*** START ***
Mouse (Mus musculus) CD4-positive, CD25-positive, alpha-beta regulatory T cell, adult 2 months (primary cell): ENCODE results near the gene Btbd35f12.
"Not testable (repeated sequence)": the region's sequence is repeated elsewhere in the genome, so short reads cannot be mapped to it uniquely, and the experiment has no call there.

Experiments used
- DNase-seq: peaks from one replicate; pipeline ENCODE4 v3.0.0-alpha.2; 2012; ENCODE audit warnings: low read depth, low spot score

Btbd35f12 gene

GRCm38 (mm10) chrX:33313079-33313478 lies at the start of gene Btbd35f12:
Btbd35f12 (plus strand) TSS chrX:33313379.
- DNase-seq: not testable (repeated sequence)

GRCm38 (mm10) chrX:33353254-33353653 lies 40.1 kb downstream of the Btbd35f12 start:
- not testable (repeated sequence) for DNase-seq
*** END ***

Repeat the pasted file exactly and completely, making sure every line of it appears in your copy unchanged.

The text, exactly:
Mouse (Mus musculus) CD4-positive, CD25-positive, alpha-beta regulatory T cell, adult 2 months (primary cell): ENCODE results near the gene Btbd35f12.
"Not testable (repeated sequence)": the region's sequence is repeated elsewhere in the genome, so short reads cannot be mapped to it uniquely, and the experiment has no call there.

Experiments used
- DNase-seq: peaks from one replicate; pipeline ENCODE4 v3.0.0-alpha.2; 2012; ENCODE audit warnings: low read depth, low spot score

Btbd35f12 gene

GRCm38 (mm10) chrX:33313079-33313478 lies at the start of gene Btbd35f12:
Btbd35f12 (plus strand) TSS chrX:33313379.
- DNase-seq: not testable (repeated sequence)

GRCm38 (mm10) chrX:33353254-33353653 lies 40.1 kb downstream of the Btbd35f12 start:
- not testable (repeated sequence) for DNase-seq